In looking last week at some stress mechanics of the interbank markets I intentionally left out one piece, the Overnight Index Swap. OIS is often viewed as another measure of liquidity risk, keyed off matched maturity LIBOR, to give us a sense of order and good function. There is an OIS rate for every major currency regime, predicated and cued to the relevant central bank rate. That is because OIS is the price at which a counterparty will pay for the fixed leg in a funding swap.
In an example, a money center bank could pay 1% on a 12-month deposit CD, but only wishes to take the funding dependability of that while reducing the overall funding cost. In other words, the bank wants to keep the 1-year term but swap down to the ultra-short overnight rate. The OIS allows the bank to do that as it will receive, say, up to 50 bps on the fixed leg in the swap. If the overnight rate, tied to the federal funds target rate in the US$, is expected at less than 20 bps then the bank will be accruing liabilities at 70 bps, saving 30 bps on funding.
Since the swap is only an exchange of cash flows on the difference between expected payments, with, as other derivatives, no actual notional value exchanged or at risk, the OIS hedges are almost pure expressions of interbank liquidity and its relation to the monetary policy rate.
The FOMC in 2008 favored the LIBOR-OIS spread as a measure of interbank effectiveness of its own policies, which I think was a huge mistake. I think overdependence on OIS has been the cause of a lot of monetary policy problems, which has further implications in interbank settings (even recently). In other words, I don’t believe OIS tells central banks what they think they want to know, and instead may end up being at least partially deceiving.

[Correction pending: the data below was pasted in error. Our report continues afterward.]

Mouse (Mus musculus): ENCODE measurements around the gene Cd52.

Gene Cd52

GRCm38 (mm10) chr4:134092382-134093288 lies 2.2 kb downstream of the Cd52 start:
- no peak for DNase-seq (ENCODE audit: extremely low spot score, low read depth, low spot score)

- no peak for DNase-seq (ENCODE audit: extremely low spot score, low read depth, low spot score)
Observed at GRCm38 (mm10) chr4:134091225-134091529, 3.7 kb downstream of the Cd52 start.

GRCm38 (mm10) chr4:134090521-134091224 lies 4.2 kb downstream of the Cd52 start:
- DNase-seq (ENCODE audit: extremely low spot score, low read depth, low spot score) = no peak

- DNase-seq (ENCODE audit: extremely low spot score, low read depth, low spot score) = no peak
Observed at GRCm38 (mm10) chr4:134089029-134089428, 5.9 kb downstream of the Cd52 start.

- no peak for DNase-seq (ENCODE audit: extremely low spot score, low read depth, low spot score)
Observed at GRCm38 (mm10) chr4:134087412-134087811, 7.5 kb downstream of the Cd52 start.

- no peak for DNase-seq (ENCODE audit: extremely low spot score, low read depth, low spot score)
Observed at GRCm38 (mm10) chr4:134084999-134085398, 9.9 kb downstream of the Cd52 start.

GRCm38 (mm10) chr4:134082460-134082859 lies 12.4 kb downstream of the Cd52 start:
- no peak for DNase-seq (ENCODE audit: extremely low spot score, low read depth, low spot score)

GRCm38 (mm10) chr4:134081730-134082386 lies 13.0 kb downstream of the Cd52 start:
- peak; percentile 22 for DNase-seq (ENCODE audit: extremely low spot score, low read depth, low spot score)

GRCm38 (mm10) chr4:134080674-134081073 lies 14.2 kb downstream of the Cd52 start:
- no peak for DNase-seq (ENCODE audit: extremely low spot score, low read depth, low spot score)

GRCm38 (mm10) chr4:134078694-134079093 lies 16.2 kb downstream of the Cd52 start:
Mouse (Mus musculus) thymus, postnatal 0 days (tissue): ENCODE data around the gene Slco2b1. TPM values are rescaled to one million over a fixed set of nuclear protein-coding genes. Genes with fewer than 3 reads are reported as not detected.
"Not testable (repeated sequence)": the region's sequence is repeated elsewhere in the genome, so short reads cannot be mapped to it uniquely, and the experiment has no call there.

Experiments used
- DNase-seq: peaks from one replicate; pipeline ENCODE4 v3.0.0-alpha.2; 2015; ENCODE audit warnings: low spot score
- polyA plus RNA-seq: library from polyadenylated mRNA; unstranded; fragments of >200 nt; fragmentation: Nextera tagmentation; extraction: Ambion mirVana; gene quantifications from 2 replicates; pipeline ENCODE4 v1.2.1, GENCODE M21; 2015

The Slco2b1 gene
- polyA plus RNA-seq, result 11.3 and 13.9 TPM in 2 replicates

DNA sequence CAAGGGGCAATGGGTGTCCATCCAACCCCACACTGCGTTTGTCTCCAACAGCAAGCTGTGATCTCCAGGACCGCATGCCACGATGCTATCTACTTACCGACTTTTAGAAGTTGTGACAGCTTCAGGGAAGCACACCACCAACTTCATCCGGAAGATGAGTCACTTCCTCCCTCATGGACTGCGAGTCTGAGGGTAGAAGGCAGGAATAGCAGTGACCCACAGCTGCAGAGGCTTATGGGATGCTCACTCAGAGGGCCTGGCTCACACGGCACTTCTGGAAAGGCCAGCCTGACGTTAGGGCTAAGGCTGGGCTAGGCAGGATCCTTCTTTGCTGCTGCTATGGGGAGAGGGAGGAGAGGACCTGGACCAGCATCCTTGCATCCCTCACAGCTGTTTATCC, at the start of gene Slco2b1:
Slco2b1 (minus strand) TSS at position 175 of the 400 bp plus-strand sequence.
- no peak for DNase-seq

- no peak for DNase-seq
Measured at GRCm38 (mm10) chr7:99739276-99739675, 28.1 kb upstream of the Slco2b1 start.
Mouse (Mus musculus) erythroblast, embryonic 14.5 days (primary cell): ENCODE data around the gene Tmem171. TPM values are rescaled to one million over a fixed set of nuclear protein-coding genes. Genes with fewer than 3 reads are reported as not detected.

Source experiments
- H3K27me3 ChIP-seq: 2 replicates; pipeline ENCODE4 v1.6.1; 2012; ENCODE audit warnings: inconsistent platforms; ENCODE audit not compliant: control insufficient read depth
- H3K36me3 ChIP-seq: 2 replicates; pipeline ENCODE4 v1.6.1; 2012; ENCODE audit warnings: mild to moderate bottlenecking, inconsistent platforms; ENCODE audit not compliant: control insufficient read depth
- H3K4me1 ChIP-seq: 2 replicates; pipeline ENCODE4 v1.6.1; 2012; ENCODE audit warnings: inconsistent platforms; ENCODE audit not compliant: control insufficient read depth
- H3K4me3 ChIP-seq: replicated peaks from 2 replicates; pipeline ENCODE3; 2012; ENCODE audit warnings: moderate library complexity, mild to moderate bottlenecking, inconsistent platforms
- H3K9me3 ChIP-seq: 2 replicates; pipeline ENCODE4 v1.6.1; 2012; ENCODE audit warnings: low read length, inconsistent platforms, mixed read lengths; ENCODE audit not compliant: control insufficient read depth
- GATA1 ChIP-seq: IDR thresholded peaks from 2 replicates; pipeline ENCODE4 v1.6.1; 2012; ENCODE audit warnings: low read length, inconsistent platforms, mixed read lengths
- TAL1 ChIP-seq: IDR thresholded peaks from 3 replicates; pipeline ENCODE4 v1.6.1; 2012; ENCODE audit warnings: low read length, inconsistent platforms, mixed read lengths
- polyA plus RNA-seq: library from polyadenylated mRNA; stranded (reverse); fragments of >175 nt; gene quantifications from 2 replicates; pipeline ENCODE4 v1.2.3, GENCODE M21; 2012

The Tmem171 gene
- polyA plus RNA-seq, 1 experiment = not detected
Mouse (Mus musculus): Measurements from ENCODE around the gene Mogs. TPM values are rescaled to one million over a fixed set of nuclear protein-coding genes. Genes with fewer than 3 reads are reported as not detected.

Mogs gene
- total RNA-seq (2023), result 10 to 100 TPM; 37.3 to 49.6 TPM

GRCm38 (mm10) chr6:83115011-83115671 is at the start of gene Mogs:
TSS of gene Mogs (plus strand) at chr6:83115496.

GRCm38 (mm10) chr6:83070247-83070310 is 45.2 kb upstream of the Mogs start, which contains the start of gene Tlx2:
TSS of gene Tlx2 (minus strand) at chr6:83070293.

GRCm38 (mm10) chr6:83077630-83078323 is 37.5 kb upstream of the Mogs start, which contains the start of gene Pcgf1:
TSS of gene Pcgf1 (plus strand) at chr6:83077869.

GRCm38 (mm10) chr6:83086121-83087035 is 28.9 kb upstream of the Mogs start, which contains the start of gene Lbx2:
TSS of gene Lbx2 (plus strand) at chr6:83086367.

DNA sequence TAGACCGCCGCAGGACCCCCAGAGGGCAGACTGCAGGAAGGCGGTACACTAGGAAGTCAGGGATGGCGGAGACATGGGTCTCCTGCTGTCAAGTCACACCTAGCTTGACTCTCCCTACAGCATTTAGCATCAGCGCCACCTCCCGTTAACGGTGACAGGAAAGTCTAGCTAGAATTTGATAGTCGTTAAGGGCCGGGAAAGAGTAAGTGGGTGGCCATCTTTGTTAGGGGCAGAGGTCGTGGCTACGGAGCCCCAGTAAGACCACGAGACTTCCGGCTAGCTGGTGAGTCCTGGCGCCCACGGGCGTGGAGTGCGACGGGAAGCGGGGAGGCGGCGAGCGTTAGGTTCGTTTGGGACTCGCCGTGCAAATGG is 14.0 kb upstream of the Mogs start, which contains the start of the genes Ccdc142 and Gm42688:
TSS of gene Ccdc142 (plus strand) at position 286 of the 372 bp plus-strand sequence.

To get a sense of that, we can go back to the summer of 2007 and see the various pieces in action. Clearly, LIBOR-OIS (usually 3-month maturity) holds some value in displaying serious distress.
Zooming in toward August 9, 2007, the OIS rate began to drop while LIBOR expanded. From the OIS perspective, that meant interbank counterparties were willing to accept lower fixed payments because there was a growing expectation for central bank rate cuts (which would reduce the OIS reference). That is, at least, the predominant interpretation as OIS is assumed to be a function strictly of hedging term funding costs related to central bank policy.
Like all the other interbank rates, there is a smooth and deliberate hierarchy prior to August 9 (or 8th in the case of LIBOR), 2007 – thereafter noticeable discord and an elevation of chaos-like functionality. For this mainstream interpretation, what matters is the green line on the chart immediately above sinking after the first rumble of crisis. That meant OIS hedgers were expecting a sharp, especially around December, decrease in the federal funds target which the FOMC believed(es) amounted to an increase in liquidity provisions.
However, the dark red line, 3-month LIBOR, did not initially follow OIS, thus coming out as a widening spread. Again, that is interpreted as the inability of the interbank market to translate expected policy “easing” into term function. In fact, if you follow interbank function further into 2008 there are all sorts of anomalies persisting throughout.
On two separate occasions, both lasting several weeks, the 3-month LIBOR rate fell below the effective overnight federal funds rate. In other words, termed eurodollar funding was less costly than overnight funds in the supposedly highly-connected and FOMC-driven federal funds market in NYC. The FOMC, for its part, took that as a positive signal, as St. Louis Fed Chief Executive William Poole noted in an intermeeting conference call on January 28, 2008: